An anecdote appears early in Walter Isaacson’s biography of Steve Jobs that has stuck with me.

When Jobs was young, his adoptive father loved building things: cars, fences, cabinets, etc. He included Jobs in these activities, and Jobs remembered the activities fondly:

"I thought my dad’s sense of design was pretty good," he said, "because he knew how to build anything. If we needed a cabinet, he would build it. When we built our fence, he gave me a hammer so I could work with him.

Fifty years later the fence still surrounds the back and side yards of the house in Mountain View. As Jobs showed it off to me, he carressed the stockade panels and recalled a lesson that his father implanted deeply in him. It was important, his father said, to craft the backs of cabinets and fences properly, even though they were hidden. “He loved doing things right. He even cared about the look of the parts you couldn’t see.”

This has stayed with me for two reasons. One, it reminded me how important it is for me as a father of two young kids to include my kids in things I do since you never know what will stick with them. Two, the idea of craftsmanship resonated with me, the love of “doing things right.”

Much has already been written about the design and craftsmanship of Apple products themselves, but it’s important to remember that at the time Apple was creating beautiful, well-designed products, computer hardware and consumer electronics were considered difficult businesses. It certainly wasn’t where a straightforward investor would have placed his bet for a company to create the sort of value that Apple ended up creating, becoming the most valuable company in the world.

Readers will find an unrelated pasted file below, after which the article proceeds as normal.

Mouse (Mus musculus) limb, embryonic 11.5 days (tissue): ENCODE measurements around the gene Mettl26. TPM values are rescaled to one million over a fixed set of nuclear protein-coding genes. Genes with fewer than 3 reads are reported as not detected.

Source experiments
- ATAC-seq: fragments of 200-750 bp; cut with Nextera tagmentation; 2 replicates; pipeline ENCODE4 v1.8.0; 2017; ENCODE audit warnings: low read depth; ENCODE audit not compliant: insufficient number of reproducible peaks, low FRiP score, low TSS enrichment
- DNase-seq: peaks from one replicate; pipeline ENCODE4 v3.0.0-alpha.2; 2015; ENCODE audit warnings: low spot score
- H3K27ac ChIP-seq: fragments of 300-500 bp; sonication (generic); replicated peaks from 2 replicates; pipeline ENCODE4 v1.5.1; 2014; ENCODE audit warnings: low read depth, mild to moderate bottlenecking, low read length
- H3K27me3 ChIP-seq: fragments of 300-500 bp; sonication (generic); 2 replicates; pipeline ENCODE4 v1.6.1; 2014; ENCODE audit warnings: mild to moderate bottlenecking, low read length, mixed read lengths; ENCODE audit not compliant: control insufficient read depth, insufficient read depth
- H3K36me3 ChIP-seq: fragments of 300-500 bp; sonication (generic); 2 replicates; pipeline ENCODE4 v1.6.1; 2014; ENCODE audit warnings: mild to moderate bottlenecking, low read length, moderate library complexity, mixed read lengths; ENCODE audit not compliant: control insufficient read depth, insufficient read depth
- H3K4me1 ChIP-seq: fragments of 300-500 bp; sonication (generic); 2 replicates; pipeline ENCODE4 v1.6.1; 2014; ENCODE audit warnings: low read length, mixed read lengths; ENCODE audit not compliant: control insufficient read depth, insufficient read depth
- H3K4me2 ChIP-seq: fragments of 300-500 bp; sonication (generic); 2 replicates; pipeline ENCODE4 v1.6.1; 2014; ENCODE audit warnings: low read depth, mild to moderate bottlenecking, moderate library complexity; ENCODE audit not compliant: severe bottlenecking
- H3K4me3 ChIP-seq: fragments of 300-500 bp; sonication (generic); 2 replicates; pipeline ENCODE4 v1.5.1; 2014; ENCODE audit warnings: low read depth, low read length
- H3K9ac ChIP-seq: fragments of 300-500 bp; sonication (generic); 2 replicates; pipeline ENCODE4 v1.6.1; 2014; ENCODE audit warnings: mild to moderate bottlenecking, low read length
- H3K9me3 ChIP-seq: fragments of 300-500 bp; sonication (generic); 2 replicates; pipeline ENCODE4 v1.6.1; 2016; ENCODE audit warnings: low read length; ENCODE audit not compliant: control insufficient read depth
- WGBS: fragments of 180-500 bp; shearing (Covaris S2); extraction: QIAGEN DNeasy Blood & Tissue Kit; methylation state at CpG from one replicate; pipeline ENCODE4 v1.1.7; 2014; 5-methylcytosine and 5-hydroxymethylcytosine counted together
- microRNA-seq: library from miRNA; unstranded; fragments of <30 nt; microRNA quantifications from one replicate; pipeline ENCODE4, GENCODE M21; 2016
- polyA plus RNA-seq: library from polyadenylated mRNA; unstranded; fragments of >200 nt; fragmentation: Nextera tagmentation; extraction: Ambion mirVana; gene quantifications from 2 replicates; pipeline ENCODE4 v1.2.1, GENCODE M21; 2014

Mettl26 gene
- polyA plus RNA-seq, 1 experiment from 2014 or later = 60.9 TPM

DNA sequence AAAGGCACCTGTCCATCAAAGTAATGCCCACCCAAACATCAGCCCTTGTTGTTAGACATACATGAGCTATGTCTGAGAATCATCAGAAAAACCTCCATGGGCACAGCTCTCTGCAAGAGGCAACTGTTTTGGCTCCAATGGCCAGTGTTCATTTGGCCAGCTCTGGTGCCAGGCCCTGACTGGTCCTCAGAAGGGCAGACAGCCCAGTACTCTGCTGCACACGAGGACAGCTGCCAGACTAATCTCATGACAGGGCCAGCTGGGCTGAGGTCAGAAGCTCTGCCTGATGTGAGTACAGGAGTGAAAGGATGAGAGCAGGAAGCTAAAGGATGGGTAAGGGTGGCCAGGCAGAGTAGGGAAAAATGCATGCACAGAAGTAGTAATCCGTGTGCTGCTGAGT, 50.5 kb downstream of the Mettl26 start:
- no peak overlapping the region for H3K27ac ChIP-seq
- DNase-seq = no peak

In other words, there are many companies in “attractive” markets and industries that perform poorly, and there are many companies in “ugly” markets and industries that create dramatic value.

Beyond Apple, there’s Starbucks. There’s also Spanx, a bootstrapped company founded in 2000 to create shaping undergarments for women that will have revenue north of $300 million. Other startup examples include Warby Parker that is re-creating the market for eyewear.

So more and more I’m starting to move away from the market-centric view of the world of investing in “hot” markets. Markets change, and in fact, the “hot” market more often than not just means lots of noise and hype. Now this doesn’t mean you ignore markets completely. Market size does matter. Insights into market structure (buyers, sellers, fixed costs, etc.) are helpful. But now I subordinate those to understanding the entrepreneur (his or her world view, experiences, capabilities, network, and vision) and the product. 

The idea of craftsmanship sticks with me even beyond the idea of “doing things right” with regard to the product itself. I think you can expand the idea to the company itself. The best entrepreneurs think of the company itself as a product, and bring that same craftsman mindset to creating a company.

More on that later.